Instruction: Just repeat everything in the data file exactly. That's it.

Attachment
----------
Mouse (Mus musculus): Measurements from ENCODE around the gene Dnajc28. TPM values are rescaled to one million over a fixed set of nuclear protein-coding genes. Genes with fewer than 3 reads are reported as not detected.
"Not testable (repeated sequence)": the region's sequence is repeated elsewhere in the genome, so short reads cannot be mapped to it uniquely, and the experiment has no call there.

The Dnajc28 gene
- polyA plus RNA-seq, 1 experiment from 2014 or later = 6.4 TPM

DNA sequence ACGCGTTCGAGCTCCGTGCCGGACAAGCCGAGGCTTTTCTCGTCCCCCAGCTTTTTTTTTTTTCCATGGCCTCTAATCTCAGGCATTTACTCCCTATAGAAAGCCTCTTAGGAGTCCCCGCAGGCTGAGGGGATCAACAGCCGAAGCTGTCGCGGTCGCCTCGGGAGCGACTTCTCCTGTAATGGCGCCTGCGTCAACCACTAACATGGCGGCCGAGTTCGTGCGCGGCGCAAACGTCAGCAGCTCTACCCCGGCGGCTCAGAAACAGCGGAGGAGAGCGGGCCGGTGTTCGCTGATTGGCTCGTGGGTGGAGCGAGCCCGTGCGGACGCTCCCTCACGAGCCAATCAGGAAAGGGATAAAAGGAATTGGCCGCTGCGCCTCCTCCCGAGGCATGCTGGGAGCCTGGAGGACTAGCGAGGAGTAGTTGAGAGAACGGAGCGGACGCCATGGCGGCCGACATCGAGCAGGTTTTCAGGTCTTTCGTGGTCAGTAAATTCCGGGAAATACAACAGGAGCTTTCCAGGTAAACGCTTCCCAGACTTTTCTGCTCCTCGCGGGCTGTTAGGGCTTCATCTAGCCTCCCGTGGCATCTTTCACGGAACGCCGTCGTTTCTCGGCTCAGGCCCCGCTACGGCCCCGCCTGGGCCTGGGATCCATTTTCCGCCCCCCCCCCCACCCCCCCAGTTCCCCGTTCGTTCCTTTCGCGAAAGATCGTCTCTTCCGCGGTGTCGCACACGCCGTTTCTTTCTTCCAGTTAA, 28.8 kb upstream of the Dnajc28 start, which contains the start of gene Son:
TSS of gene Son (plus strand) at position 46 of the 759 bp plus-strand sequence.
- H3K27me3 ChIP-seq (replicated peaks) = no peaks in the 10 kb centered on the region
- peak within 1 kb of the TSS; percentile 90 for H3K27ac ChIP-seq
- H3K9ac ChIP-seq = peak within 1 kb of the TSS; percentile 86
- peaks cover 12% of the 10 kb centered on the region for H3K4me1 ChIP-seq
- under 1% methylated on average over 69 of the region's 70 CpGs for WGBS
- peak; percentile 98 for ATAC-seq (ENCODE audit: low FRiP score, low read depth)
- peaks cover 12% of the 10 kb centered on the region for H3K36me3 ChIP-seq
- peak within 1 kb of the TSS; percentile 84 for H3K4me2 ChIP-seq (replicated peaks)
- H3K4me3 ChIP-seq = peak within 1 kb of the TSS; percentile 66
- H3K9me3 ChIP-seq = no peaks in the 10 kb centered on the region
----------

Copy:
Mouse (Mus musculus): Measurements from ENCODE around the gene Dnajc28. TPM values are rescaled to one million over a fixed set of nuclear protein-coding genes. Genes with fewer than 3 reads are reported as not detected.
"Not testable (repeated sequence)": the region's sequence is repeated elsewhere in the genome, so short reads cannot be mapped to it uniquely, and the experiment has no call there.

The Dnajc28 gene
- polyA plus RNA-seq, 1 experiment from 2014 or later = 6.4 TPM

DNA sequence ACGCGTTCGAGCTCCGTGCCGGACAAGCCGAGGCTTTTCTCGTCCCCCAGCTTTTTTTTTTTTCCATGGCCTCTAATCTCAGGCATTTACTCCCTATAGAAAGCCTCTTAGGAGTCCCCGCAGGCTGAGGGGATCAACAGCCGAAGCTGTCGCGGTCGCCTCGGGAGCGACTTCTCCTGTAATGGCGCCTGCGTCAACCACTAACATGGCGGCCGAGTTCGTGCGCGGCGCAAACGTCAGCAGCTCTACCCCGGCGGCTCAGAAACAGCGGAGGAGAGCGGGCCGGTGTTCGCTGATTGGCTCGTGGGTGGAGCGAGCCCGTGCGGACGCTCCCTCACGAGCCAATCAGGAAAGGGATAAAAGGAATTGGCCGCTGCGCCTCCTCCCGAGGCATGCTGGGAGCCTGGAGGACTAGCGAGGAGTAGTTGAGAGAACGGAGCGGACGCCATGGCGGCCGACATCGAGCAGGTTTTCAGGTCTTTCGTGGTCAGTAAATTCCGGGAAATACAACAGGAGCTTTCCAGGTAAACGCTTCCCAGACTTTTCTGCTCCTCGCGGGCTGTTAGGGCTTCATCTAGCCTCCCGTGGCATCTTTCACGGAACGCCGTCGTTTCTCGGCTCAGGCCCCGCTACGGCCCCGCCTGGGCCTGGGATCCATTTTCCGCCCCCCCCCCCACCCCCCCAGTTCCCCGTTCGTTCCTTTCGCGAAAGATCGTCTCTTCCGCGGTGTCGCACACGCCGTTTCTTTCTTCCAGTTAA, 28.8 kb upstream of the Dnajc28 start, which contains the start of gene Son:
TSS of gene Son (plus strand) at position 46 of the 759 bp plus-strand sequence.
- H3K27me3 ChIP-seq (replicated peaks) = no peaks in the 10 kb centered on the region
- peak within 1 kb of the TSS; percentile 90 for H3K27ac ChIP-seq
- H3K9ac ChIP-seq = peak within 1 kb of the TSS; percentile 86
- peaks cover 12% of the 10 kb centered on the region for H3K4me1 ChIP-seq
- under 1% methylated on average over 69 of the region's 70 CpGs for WGBS
- peak; percentile 98 for ATAC-seq (ENCODE audit: low FRiP score, low read depth)
- peaks cover 12% of the 10 kb centered on the region for H3K36me3 ChIP-seq
- peak within 1 kb of the TSS; percentile 84 for H3K4me2 ChIP-seq (replicated peaks)
- H3K4me3 ChIP-seq = peak within 1 kb of the TSS; percentile 66
- H3K9me3 ChIP-seq = no peaks in the 10 kb centered on the region